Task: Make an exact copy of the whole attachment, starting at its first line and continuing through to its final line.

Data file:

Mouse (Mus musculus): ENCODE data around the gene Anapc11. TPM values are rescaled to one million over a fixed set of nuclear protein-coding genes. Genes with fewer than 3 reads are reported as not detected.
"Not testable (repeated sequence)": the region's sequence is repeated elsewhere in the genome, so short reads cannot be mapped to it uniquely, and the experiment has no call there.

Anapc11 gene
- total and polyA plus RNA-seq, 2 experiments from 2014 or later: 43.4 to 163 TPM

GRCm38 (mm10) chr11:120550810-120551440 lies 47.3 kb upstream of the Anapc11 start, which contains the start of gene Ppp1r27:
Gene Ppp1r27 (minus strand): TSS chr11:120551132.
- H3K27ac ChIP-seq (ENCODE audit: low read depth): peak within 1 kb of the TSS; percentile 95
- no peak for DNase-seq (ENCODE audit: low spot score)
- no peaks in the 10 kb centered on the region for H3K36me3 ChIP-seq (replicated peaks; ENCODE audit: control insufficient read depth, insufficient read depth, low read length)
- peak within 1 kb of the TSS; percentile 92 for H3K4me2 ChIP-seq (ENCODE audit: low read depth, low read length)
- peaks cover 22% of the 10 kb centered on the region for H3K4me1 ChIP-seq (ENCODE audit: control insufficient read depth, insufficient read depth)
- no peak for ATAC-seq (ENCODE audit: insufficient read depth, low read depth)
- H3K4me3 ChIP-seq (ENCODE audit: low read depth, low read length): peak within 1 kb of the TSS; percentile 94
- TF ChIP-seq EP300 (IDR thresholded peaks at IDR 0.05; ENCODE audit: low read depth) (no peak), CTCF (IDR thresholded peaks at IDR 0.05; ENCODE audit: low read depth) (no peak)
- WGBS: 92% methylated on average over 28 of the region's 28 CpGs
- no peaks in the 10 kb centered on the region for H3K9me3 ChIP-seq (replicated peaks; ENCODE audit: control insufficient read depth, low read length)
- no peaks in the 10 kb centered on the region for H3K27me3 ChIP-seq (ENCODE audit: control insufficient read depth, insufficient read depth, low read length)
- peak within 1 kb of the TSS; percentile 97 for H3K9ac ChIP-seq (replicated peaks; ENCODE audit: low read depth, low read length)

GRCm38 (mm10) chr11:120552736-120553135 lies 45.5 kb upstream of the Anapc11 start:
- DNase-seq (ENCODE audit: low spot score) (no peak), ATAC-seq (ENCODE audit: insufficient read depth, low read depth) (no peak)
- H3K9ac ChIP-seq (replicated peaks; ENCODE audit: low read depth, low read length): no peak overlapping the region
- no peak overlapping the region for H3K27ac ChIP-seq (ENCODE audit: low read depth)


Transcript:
Mouse (Mus musculus): ENCODE data around the gene Anapc11. TPM values are rescaled to one million over a fixed set of nuclear protein-coding genes. Genes with fewer than 3 reads are reported as not detected.
"Not testable (repeated sequence)": the region's sequence is repeated elsewhere in the genome, so short reads cannot be mapped to it uniquely, and the experiment has no call there.

Anapc11 gene
- total and polyA plus RNA-seq, 2 experiments from 2014 or later: 43.4 to 163 TPM

GRCm38 (mm10) chr11:120550810-120551440 lies 47.3 kb upstream of the Anapc11 start, which contains the start of gene Ppp1r27:
Gene Ppp1r27 (minus strand): TSS chr11:120551132.
- H3K27ac ChIP-seq (ENCODE audit: low read depth): peak within 1 kb of the TSS; percentile 95
- no peak for DNase-seq (ENCODE audit: low spot score)
- no peaks in the 10 kb centered on the region for H3K36me3 ChIP-seq (replicated peaks; ENCODE audit: control insufficient read depth, insufficient read depth, low read length)
- peak within 1 kb of the TSS; percentile 92 for H3K4me2 ChIP-seq (ENCODE audit: low read depth, low read length)
- peaks cover 22% of the 10 kb centered on the region for H3K4me1 ChIP-seq (ENCODE audit: control insufficient read depth, insufficient read depth)
- no peak for ATAC-seq (ENCODE audit: insufficient read depth, low read depth)
- H3K4me3 ChIP-seq (ENCODE audit: low read depth, low read length): peak within 1 kb of the TSS; percentile 94
- TF ChIP-seq EP300 (IDR thresholded peaks at IDR 0.05; ENCODE audit: low read depth) (no peak), CTCF (IDR thresholded peaks at IDR 0.05; ENCODE audit: low read depth) (no peak)
- WGBS: 92% methylated on average over 28 of the region's 28 CpGs
- no peaks in the 10 kb centered on the region for H3K9me3 ChIP-seq (replicated peaks; ENCODE audit: control insufficient read depth, low read length)
- no peaks in the 10 kb centered on the region for H3K27me3 ChIP-seq (ENCODE audit: control insufficient read depth, insufficient read depth, low read length)
- peak within 1 kb of the TSS; percentile 97 for H3K9ac ChIP-seq (replicated peaks; ENCODE audit: low read depth, low read length)

GRCm38 (mm10) chr11:120552736-120553135 lies 45.5 kb upstream of the Anapc11 start:
- DNase-seq (ENCODE audit: low spot score) (no peak), ATAC-seq (ENCODE audit: insufficient read depth, low read depth) (no peak)
- H3K9ac ChIP-seq (replicated peaks; ENCODE audit: low read depth, low read length): no peak overlapping the region
- no peak overlapping the region for H3K27ac ChIP-seq (ENCODE audit: low read depth)